Angered by apparent contradictory statements by the White House, U.S. Rep. Henry Waxman, D-Calif., said his Committee on Oversight and Government Reform will hold a Feb. 15 hearing over millions of missing White House e-mails.
The missing e-mails were first revealed during a congressional investigation into the firing of U.S. attorneys general. While acknowledging the e-mails are missing, the White House initially contended that they are stored on backup tapes.
However, in a Jan. 15 sworn deposition, Theresa Payton, CIO for the Office of Administration, said the White House recycled computer backup tapes containing some of the missing e-mails from the beginning of the Bush administration until 2003. "At this stage, this office does not know if any e-mails were not properly preserved in the archiving process," Payton said in her deposition.
White House Deputy Press Secretary Tony Fratto followed up Payton's deposition at a Jan. 16 press conference by saying, "We have absolutely no reason to believe that any e-mails are missing."
Waxman, though, said the White House staff admitted at a September 2007 private meeting with Waxman's staff that there are 473 days for which various White House offices have no archived e-mail. Moreover, according to Waxman's office, the missing e-mails extend through 2005.
Waxman said Jan. 17 the White House detailed the information in a chart, which the White House staff took with them after the September meeting with Waxman's staff. He also said the White House has been unresponsive to requests for follow up information sought by the committee.
"Mr. Fratto's statements have added to the considerable confusion that exists regarding the status of White House efforts to preserve e-mails," Waxman said in a Jan. 17 letter to Fred F. Fielding, counsel to the White House.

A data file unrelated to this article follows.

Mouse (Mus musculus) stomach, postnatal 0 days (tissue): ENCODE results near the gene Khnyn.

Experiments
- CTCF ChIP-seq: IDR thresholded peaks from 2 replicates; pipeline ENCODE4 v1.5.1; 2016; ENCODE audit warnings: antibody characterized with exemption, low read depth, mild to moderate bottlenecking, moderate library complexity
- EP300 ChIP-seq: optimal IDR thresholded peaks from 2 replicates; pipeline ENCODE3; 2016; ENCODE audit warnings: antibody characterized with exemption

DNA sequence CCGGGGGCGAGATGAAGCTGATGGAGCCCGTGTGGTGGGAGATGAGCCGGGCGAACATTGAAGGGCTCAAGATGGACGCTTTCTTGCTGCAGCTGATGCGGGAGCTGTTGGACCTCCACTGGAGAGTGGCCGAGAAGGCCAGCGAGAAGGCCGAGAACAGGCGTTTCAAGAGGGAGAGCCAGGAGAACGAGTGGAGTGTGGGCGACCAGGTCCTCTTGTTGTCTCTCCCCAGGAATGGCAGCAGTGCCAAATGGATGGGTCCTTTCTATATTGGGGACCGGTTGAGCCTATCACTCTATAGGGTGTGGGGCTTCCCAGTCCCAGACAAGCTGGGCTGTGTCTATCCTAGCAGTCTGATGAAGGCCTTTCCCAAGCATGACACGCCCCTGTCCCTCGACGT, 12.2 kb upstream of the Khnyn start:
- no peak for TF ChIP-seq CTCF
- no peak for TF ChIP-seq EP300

The period of missing e-mails covers the start of the Iraq war to the time when a White House official publicly identified Valerie Plame as a CIA operative and on through the administration's initial response to Hurricane Katrina.
In 2002, the White House abandoned the electronic records management system put in place by the Clinton administration. The Presidential Records Act requires that all White House e-mail be saved.
The National Security Archive, an independent, nongovernmental research institute and library located at George Washington University, and CREW (Citizens for Responsibility and Ethics in Washington) have been pressuring the White House for public disclosure of the e-mails.
CREW originally filed a Freedom of Information Act request with the Office of Administration on March 29, 2007, regarding records of the missing e-mails. When the office refused to turn over the information, CREW sued the White House May 23 for the information. The organization also released a report on the missing e-mails based on information obtained from two confidential sources.
Following up on CREW's information, the National Security Archive also sued the White House on Sept. 5. The National Security Archive and CREW have subsequently consolidated their legal actions against the White House to force disclosure of the missing e-mails.